Author Topic: Advice on FAFSA for an Adult Learner  (Read 1658 times)


  • 5 O'Clock Shadow
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Advice on FAFSA for an Adult Learner
« on: March 22, 2017, 08:33:26 PM »
It has been years since I have been a student, so I am not sure entirely how to even approach this question...

BUT - my employer is having me return to school for classes in pursuit of an advanced certificate in my field. (The certificate satisfies an education requirement which then lets me sit for an advanced test and license & designation and that would qualify me to have a promotion which outweighs the cost of returning almost within the first year after obtaining the designation). However, the courses are upper level, but still undergraduate courses. My question is, should I / do I / can I still fill out the FAFSA?

I don't even know if I HAVE to, or if I SHOULD. BUT, I was thinking both from a point of potentially trying to qualify for a grant or scholarship, should I even bother (I don't know if my situation will preclude me from any awards). My employer may reimburse me partially, but I am not sure of the specifics yet. I am also only going to be taking roughly 4 courses per year for the next year and a half or two (including summers).

Any advice is much appreciated!


  • Bristles
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Re: Advice on FAFSA for an Adult Learner
« Reply #1 on: March 23, 2017, 01:07:36 PM »
I would say yes. Fill out the FAFSA. I work for a college. Our scholarship program requires that a student have a FAFSA on-file before any aid will be given. Assuming if you are working full time, you likely will not be eligible for Pell Grants (But hey, I don't work in Financial Aid nor do I know your income, so I could be wrong!), but even for our merit based scholarships, you need to have a FAFSA on-file. Also, apply for scholarships! I sat on the scholarship committee for a while, I was shocked at how few applications we got, because most students assumed they wouldn't get one any way, so why try? I always tell them why not try? It's a pretty short application and one application puts you in the running for a ton of scholarships (its a master application that enters you for every one you possibly qualify for based on whatever the criteria might be). There are also random state programs you might be eligible for based on being a returning adult learner that you would need the FASFA on-file to qualify. Talk to your Financial Aid office, there is a lot more aid out there if you spend a little time looking/asking about than people realize.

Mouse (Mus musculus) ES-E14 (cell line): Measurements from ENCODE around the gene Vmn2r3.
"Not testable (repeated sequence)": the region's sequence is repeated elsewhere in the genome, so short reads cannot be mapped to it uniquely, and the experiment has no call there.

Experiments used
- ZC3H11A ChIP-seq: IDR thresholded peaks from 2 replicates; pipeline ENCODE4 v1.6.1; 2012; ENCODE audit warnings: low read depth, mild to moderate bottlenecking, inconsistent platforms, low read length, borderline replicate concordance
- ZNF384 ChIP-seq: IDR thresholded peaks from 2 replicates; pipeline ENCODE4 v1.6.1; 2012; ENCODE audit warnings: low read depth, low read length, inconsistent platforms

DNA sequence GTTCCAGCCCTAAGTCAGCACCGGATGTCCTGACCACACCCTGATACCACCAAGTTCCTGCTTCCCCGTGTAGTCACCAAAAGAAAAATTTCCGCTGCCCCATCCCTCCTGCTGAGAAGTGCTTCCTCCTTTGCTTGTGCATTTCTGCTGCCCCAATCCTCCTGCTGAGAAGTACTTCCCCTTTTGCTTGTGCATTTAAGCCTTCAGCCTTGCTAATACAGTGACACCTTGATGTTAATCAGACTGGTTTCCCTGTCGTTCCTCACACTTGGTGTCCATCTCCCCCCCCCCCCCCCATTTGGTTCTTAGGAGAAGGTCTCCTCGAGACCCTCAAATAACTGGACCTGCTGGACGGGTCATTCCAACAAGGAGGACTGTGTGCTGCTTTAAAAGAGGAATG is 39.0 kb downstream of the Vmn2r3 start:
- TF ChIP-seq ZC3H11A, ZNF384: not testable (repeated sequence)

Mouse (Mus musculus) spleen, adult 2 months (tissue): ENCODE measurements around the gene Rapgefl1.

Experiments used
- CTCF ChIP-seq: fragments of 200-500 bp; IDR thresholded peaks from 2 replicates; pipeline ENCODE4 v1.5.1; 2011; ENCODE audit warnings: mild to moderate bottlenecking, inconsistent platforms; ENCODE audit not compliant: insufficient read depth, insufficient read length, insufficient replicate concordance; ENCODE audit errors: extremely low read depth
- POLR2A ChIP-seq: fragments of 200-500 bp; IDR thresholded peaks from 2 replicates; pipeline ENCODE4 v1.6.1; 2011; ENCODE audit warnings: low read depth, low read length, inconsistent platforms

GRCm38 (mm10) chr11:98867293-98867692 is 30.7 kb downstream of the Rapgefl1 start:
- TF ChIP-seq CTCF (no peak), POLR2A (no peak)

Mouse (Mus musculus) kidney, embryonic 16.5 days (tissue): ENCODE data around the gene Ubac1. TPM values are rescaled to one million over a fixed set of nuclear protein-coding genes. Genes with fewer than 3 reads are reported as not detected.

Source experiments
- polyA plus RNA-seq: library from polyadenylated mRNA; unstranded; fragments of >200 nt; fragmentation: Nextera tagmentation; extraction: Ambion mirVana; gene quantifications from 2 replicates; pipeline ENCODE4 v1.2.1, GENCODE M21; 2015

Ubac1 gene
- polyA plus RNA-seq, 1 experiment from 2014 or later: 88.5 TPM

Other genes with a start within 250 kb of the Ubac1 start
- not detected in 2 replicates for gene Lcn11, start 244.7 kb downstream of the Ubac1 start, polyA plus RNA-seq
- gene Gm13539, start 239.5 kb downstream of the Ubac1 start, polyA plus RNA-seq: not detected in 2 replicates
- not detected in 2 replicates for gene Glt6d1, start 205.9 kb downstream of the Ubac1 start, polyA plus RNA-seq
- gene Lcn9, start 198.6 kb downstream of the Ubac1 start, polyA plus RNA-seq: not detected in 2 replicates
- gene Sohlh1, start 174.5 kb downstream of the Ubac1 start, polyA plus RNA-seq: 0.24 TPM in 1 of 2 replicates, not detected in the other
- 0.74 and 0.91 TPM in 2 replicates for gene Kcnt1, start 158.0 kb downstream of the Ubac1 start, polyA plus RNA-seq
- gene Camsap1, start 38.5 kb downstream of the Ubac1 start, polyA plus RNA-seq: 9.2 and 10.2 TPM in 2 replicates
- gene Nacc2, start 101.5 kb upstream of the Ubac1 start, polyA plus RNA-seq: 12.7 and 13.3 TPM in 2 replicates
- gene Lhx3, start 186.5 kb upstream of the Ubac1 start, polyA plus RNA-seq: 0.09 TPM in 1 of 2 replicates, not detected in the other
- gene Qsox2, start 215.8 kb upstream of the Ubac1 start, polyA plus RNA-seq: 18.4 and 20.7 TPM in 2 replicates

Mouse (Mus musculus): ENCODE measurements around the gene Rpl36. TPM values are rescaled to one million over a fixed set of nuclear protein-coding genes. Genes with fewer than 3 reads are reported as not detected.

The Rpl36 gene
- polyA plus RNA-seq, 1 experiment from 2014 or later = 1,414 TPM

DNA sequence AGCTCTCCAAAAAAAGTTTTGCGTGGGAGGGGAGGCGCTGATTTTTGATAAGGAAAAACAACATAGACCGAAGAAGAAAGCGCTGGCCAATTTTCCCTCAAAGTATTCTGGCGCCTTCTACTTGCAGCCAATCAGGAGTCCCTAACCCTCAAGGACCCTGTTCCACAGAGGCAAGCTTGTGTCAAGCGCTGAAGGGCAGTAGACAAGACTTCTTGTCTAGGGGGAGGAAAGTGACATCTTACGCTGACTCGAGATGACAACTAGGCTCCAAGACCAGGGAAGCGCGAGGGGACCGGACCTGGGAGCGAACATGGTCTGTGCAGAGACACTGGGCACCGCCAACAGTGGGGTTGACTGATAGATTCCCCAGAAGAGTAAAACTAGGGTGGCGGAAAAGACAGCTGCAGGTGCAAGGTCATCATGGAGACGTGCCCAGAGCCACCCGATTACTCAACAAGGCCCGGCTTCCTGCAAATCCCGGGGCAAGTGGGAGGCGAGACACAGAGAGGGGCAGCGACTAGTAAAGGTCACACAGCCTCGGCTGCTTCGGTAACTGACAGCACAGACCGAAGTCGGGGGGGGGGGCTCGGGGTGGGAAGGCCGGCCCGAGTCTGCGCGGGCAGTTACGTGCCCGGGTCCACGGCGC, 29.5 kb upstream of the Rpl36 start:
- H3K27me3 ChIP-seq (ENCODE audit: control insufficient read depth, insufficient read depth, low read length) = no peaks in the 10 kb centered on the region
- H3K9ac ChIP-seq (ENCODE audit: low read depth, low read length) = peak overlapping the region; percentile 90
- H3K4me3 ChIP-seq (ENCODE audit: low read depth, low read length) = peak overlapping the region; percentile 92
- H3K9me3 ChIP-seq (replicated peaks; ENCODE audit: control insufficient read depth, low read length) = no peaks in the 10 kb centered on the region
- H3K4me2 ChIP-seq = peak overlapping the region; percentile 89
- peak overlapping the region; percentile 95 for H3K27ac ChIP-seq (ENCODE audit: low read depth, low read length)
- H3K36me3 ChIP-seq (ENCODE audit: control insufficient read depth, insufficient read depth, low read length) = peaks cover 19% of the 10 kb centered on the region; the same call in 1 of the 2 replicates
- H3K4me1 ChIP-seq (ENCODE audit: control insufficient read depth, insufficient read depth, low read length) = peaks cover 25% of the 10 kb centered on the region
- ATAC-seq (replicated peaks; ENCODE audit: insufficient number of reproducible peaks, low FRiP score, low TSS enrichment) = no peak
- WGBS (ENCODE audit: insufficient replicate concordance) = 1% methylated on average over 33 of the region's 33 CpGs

• Stubble
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Re: Advice on FAFSA for an Adult Learner
« Reply #2 on: March 23, 2017, 01:35:48 PM »
Absolutely apply. It takes like 5 minutes. The asset test does not include retirement accounts, and it only asks for AGI, so folks maxing retirement accounts may very well qualify.


  • Pencil Stache
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Re: Advice on FAFSA for an Adult Learner
« Reply #3 on: March 24, 2017, 10:13:42 AM »
Why isn't your employer paying for this?


  • Pencil Stache
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Re: Advice on FAFSA for an Adult Learner
« Reply #4 on: March 24, 2017, 10:44:46 AM »
Apply! and it's super easy - the IRS will pull your numbers from your latest tax return and fill it out for you (of course you login, create a  password, yada, yada, yada, but it's not that hard.)

Make sure you use the real (free) one - the .gov - and not a lookalike site.

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Proud Foot

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Re: Advice on FAFSA for an Adult Learner
« Reply #5 on: March 29, 2017, 02:21:01 PM »
It doesn't hurt any to fill it out.  Really easy to complete and doesn't take much time either.  The biggest thing for you to receive any aid would be your enrollment status.  You won't be eligible for most aid if you aren't considered at least half time.